Viral-based Human Disease and the Nobel Prize for Medicine

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nobel medal in medicineThe 2008 Nobel Prize in Physiology or Medicine was announced earlier this week. The prize was awarded to three europeans for the discoveries of two viruses that cause severe human disease; the cancer-causing human papilloma virus (HPV) and the human immunodeficiency virus (HIV).

Two French scientists, Luc Montagnier, age 76, at the University of Paris in Paris, France and Francoise Barré-Sinoussi, age 61, at the Institut Pasteur in Garches, France will split half the prize for their discovery of the HIV virus. Barré-Sinoussi is the 8th woman to receive the Nobel award for Physiology or Medicine.

A German researcher, Harald zur Hausen, age 72, at the University of Dusseldorf, Germany, will receive the other half of the $1.3 million prize for establishing that most cervical cancers are caused by two types of human papilloma virus.

The human immunodeficiency virus (HIV)

The HIV virus was identified in cultured lymphocytes (a type of white blood cell) from a patient with swollen lymph nodes, characteristic of the early stage of acquired immune deficiency [1]. While most oncogenic retroviruses induce cell growth, the HIV virus instead mediates cell fusion of T lymphocytes, impairing the immune system. A member of the lentivirus group, HIV RNA is converted to DNA and integrated into the T lymphocyte genome. The virus effectively evades the host immune system by continually changing and moving its genome from one location to another.

By 1984, Montagnier and Barré-Sinoussi had obtained several isolates of the HIV retrovirus from sexually infected individuals, haemophiliacs, mother to infant transmissions and transfused patients. According to the Nobel committee, the discovery of the HIV virus made possible the rapid cloning of the HIV-1 genome that [2]:

… has allowed unravelling of important details of its replication cycle and how the virus interacts with its host. This led quickly to the development of diagnostic tools for identification of patients and screening of blood products, which has limited the spread of the pandemic.

Soon after the discovery of HIV, several groups presented evidence that HIV causes acquired human immunodeficiency syndrome (AIDS). The National Institute of Allergy and Infectious Diseases provides a comprehensive summary on The Evidence that HIV causes AIDS.

The CDC estimates that 1.1 million U.S. adults and adolescents were living with diagnosed or undiagnosed HIV infection at the end of 2006 [3]. For additional information on HIV prevention research and surveillance and the development of effective biomedical interventions to reduce transmission and HIV disease progression, see the CDC HIV/AIDS page.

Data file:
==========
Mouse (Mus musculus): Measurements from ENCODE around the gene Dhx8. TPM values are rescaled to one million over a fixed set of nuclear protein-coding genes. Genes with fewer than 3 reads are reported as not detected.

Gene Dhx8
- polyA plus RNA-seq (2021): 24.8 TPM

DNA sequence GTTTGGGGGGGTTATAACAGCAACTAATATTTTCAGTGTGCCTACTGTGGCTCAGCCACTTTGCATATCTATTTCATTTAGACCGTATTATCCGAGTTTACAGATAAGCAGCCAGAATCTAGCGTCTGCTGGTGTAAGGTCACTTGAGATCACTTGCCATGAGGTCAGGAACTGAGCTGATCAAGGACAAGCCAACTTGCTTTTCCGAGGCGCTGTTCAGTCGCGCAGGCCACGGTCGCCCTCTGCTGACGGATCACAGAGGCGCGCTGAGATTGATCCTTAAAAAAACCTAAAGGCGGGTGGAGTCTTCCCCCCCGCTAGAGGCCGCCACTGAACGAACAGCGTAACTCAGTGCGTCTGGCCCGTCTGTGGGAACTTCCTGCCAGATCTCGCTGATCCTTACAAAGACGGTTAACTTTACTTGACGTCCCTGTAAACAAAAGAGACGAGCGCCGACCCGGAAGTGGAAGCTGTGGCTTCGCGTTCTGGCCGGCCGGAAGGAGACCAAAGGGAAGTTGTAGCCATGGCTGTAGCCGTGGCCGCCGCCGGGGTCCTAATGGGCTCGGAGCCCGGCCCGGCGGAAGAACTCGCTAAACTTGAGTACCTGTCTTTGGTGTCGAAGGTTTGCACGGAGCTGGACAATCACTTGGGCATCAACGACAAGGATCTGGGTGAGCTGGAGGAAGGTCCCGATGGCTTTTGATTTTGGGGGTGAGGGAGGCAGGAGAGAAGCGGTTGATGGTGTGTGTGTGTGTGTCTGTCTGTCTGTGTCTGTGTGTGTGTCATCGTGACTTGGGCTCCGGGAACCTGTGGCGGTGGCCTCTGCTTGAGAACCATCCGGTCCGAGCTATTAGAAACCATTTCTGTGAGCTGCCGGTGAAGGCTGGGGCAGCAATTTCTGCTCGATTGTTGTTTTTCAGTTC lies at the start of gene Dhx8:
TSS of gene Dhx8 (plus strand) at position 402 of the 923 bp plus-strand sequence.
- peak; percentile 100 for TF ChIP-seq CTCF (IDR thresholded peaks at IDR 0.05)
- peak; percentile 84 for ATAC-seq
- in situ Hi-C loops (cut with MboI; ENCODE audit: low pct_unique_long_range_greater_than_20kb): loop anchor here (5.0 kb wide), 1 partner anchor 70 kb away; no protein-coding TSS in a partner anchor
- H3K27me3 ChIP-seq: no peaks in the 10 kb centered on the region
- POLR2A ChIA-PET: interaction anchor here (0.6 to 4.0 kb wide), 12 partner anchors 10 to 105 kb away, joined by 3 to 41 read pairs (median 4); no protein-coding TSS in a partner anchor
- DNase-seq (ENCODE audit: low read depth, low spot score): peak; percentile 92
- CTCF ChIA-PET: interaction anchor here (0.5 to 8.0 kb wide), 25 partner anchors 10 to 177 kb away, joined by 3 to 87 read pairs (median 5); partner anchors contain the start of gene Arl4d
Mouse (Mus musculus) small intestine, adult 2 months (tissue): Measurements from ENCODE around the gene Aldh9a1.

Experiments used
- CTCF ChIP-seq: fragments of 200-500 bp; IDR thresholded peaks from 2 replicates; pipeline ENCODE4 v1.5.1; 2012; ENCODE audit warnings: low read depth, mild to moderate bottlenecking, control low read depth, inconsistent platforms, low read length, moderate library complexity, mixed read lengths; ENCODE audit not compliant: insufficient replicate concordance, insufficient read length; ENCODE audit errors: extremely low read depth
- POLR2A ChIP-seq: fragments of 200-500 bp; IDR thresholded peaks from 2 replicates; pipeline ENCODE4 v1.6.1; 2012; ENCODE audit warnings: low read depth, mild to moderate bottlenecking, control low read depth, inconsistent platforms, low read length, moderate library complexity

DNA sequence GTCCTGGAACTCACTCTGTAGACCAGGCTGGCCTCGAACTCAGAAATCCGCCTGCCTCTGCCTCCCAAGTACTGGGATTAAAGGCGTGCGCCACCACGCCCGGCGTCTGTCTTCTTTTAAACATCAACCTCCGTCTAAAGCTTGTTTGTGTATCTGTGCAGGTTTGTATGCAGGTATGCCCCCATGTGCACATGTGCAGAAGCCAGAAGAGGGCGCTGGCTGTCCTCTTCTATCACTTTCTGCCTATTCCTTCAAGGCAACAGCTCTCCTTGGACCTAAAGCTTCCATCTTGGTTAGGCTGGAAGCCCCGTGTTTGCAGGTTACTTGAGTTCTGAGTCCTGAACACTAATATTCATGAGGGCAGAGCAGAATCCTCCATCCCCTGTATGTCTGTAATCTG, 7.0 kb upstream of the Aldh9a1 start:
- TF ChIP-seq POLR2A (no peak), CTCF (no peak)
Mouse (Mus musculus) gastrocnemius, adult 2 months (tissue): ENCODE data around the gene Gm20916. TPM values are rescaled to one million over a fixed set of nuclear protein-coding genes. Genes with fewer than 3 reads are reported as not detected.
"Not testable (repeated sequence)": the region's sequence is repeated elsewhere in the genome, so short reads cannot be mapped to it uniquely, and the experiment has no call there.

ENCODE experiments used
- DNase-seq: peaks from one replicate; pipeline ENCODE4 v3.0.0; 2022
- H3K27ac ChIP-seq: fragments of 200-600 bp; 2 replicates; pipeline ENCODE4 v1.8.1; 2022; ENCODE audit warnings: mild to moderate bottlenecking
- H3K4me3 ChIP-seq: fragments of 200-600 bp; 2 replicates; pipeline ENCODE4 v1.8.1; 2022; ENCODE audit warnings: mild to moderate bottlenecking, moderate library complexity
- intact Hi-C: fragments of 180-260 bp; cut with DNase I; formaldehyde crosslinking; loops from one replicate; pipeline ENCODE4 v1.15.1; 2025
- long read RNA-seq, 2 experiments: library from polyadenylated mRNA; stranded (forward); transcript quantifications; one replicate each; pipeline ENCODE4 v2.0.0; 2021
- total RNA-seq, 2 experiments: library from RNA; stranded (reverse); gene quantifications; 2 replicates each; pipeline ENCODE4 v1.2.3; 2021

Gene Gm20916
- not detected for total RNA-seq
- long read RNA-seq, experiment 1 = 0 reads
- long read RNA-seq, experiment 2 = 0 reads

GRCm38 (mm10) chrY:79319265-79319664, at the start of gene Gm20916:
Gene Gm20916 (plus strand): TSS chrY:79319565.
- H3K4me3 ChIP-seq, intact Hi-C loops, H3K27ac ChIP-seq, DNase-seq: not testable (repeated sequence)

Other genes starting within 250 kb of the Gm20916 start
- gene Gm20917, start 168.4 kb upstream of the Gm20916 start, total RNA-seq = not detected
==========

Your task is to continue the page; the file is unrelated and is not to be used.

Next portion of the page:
The human papilloma virus (HPV)

HPV is a group of viruses that includes more than 100 strains or types. More than 30 types are sexually transmitted and can infect the genital area of men and women. In the 1970s, Harald zur Hausen postulated a role for HPV in cervical cancer [4-5]. Almost 10 years later, he identified human papillomavirus types 16 and 18 in two different human cervical carcinomas [6]. Since then, HPV16 and HPV18 have been found in ~70% of cervical cancers [7-8].

Sexually transmitted genital HPV infections are very common. Most occur without any symptoms and, over the course of a few years, go away without treatment [8]. However, some HPV infections persist for many years and are the primary cause of cervical cancer.

For additional information on HPV, including fact sheets, statistics, treatment guidelines and resources for clinicians and educators, see the CDC HPV – STD page. The National Cancer Institute also provides an informative fact sheet on the human papillomaviruses and cancer.

References

  1. Barre-Sinoussi et al. Isolation of a T-lymphotropic retrovirus from a patient at risk for acquired immune deficiency syndrome (AIDS). Science. 1983 May 20;220(4599):868-71.
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  2. Advanced Information — The discoveries of human papilloma viruses that cause cervical cancer and of human immunodeficiency virus . The Nobel Prize in Physiology or Medicine 2008.
  3. Centers for Disease Control and Prevention (CDC). HIV prevalence estimates–United States, 2006. MMWR Morb Mortal Wkly Rep. 2008 Oct 3;57(39):1073-6.
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  4. zur Hausen H et al. Human papilloma viruses and cancer. Bibl Haematol. 1975 Oct;(43):569-71.
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  5. zur Hausen H. Human papillomaviruses and their possible role in squamous cell carcinomas. Curr Top Microbiol Immunol. 1977;78:1-30.
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  6. Gissmann et al. Presence of human papillomavirus in genital tumors. J Invest Dermatol. 1984 Jul;83(1 Suppl):26s-28s.
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  7. Munoz et al. Against which human papillomavirus types shall we vaccinate and screen? The international perspective. Int J Cancer. 2004 Aug 20;111(2):278-85.
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  8. Schiffman et al. Human papillomavirus and cervical cancer. Lancet. 2007 Sep 8;370(9590):890-907.
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About the Author

Walter Jessen is a senior writer for Highlight HEALTH Media.